The all new FIA under the leadership of Mohammed del Sulayem has come under a significant amount of flack this season. The retiring FIA president Jean Todt’s regime tended to on the whole fly under the radar. However, Sulayem’s approach is to be up front and centre which has created a host of criticism from the drivers, teams and pundits.
One of the biggest criticisms of the new FIA race control management has been inconsistency Ferrari were aggrieved in Monaco over the Red Bull cars using the white line pit lane delimiter having made their pit stops.
Whether the cars should be inside the white line or not over the whiter line became a storm in a tea cup.
F1 stewards decision was black and white
However, the rule should in fact be clear. Pit lane speeding offences are a slam dunk black and white matter. The stewards need not to even consider such a breach of regulations.
Also, safety car regulations are pretty much black and white. If the lead car in the ‘snake’ behind the safety cat falls more than 1§0 lengths behind its a slam dunk penalty.
We learned from the Singapore stewards that Sergio Perez in fact5 fell more than 10 lengths behind the safety car on three occasions as TJ13 explains here.
Singapore F1 stewards indecision
Yet more than two hours after the race, the Singapore stewards finally gave their verdict on Perez behaviour. He was given a 5 second penalty and a reprimand worth 2 points on his license.
Given there was around 30 minutes to the end of the race when F§ race control flagged Perez was under investigation, why the FIA couldn’t adjudicate his transgression and issue the appropriate penalty seemed pedantic at best.
The FIA have revealed that the 4 stewards at the Singapore GP couldn’t agree on the Perez penalty.
3 of them wished to issue a 5 second penalty immediately, however the fourth steward blocked this which meant the matter was not finalised until around 2 hours after the chequered flag.
Pit lane speeding, safety car infringements and unsafer releases are fairly slam dunk penalties. So why one steward refused to issue the 5 second penalty to Perez is questionable.
More FIA incompetence
The Perez safety car issue has revealed to us how the steward decision making works. Clearly to issue a penalty during the race, the F1 stewards need to be unanimous in their view.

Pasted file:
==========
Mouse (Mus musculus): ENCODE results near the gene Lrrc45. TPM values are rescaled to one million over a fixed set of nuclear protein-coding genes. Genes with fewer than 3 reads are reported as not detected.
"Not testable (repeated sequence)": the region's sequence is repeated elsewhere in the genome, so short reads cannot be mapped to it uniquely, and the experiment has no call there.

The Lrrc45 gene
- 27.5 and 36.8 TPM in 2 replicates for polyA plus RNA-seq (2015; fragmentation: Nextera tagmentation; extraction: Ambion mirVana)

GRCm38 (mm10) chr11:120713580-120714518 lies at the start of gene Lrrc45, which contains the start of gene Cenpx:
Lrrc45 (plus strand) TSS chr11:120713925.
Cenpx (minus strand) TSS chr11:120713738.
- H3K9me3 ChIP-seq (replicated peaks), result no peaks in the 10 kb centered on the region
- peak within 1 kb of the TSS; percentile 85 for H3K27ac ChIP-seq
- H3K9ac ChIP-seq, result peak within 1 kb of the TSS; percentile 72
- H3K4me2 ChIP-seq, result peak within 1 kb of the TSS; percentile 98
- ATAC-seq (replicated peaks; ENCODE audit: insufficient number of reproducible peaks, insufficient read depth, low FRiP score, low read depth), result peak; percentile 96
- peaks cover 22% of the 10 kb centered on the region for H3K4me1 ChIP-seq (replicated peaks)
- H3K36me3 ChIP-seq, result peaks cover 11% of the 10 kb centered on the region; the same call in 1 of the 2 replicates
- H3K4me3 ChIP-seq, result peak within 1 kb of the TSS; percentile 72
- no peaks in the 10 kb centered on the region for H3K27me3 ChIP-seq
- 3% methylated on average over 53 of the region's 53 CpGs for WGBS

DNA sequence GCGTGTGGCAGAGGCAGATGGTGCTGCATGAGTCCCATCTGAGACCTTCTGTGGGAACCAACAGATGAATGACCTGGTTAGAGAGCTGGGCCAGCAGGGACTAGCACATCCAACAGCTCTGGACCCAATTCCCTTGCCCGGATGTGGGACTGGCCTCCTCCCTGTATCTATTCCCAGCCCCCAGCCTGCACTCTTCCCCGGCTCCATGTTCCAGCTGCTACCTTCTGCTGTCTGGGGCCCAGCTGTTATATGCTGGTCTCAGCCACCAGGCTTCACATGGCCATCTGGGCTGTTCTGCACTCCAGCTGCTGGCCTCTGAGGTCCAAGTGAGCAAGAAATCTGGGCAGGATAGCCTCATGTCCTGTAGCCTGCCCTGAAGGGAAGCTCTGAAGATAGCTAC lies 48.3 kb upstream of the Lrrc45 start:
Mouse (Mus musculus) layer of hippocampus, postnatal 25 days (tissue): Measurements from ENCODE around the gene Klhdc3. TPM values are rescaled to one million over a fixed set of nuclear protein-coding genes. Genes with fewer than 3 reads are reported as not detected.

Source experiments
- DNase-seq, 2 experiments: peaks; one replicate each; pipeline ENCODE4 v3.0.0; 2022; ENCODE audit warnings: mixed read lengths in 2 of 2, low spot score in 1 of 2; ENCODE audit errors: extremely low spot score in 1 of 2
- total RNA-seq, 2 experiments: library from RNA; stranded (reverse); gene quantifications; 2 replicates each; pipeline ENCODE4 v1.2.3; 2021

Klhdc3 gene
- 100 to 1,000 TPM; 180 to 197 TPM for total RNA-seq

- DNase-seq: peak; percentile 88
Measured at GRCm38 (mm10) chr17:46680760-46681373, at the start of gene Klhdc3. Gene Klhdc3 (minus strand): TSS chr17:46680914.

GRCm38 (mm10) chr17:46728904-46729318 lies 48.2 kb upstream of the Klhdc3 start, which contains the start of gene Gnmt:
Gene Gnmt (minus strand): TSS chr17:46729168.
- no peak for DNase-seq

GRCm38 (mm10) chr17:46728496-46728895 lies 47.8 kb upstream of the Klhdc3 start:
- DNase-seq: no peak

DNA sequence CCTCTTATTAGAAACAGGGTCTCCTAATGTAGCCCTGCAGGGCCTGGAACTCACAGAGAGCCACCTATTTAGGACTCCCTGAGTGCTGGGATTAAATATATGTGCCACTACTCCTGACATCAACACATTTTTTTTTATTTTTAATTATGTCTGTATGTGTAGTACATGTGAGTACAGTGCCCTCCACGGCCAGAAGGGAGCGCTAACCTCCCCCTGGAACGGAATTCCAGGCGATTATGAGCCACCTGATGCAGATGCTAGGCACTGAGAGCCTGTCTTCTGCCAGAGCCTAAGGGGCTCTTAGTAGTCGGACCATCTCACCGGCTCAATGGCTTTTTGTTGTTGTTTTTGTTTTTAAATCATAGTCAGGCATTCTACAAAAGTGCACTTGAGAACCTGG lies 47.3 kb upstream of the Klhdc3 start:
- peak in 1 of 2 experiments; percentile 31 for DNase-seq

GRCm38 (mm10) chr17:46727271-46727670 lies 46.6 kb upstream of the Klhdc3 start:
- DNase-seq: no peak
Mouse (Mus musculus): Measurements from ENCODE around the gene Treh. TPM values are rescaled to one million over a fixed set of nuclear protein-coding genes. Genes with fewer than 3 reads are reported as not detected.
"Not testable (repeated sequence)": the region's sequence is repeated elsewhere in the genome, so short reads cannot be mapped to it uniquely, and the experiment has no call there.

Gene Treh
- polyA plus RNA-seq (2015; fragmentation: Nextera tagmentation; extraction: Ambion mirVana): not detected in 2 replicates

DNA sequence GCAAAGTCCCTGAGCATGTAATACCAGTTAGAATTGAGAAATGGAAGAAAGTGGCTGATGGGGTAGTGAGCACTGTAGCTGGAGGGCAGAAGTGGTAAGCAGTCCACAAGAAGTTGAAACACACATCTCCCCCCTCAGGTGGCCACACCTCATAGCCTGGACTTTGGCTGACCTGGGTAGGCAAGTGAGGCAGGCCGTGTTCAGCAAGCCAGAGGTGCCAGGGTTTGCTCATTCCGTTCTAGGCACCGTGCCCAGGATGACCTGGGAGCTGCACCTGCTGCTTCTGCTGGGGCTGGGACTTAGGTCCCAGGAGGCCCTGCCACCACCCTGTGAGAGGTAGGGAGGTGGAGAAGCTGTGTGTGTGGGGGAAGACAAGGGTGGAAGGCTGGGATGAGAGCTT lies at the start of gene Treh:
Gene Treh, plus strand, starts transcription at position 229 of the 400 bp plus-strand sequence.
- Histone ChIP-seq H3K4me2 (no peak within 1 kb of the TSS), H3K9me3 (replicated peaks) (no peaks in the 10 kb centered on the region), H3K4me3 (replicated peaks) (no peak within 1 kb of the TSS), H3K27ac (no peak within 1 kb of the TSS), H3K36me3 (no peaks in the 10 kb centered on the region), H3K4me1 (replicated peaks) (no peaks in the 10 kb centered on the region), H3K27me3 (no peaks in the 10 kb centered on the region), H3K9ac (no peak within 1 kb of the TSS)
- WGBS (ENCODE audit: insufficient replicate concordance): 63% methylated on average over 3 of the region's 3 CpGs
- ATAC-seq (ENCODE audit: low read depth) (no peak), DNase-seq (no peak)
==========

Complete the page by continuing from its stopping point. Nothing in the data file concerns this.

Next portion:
This appears to be a flawed process the FIA needs ton iron out. Surely a 75% majority decision is sufficient for the stewards to make a decision. Yet clearly FIA stewards decisions must be unanimous.
Week in and week out the FIA appears to be in disarray and maybe this is because the president doesn’t have an F1 background. Yet this is no excuse, managing a motorsports event is simply down to establishing and following processes.
Perez allegedly breached the 10 car length rule 3 times during the Singapore GP. He was only penalised for one of those breaches with the 5 second time penalty that was irrelevant given he was 7.5 seconds ahead of Charles LeClerc in P2.
This appears a fairly insignificant failure on behalf of the FIA appointed delegates., yet in reality to goes to the core issue of how the FIA manages Formula One.
F1 breakaway from the FIA
F1 is bigger in terms of finance and audience than all the other FIA regulated series put together yet we have a senior official who has no F1 experience.
Today Practice 2 had been extended by 30 minutes to allow testing for the 2023 Pirelli rubber. Yet the session was wet and so the tyres Pirelli wished to test could not be used. However, the session remained at 90 minutes which merely saw less cars on track than was originally envisioned.
Why do we not have a pool of around 10 professional stewards rather than the grace and favour appointments the FIA make from race to race at present?
There are EU regulations which credit the FIA as the Formula One governing body. Yet given the global status of Formula One surely they could appoint a new body to handle their regulations and race management.
The FIA members are over 90% non F1 people, so why is this organisation running the third largest sporting event in the world?
Whilst it would take a significant period of time to establish a singular Formula One regulatory authority, given the choice the all new FIA have made to stand up to F1, it would be prudent for the sport to have a plan B in place and crack on with it’s own independent regulatory authority.
Senna ’89 vs Vettel ’19 👀
— Formula 1 (@F1) October 6, 2022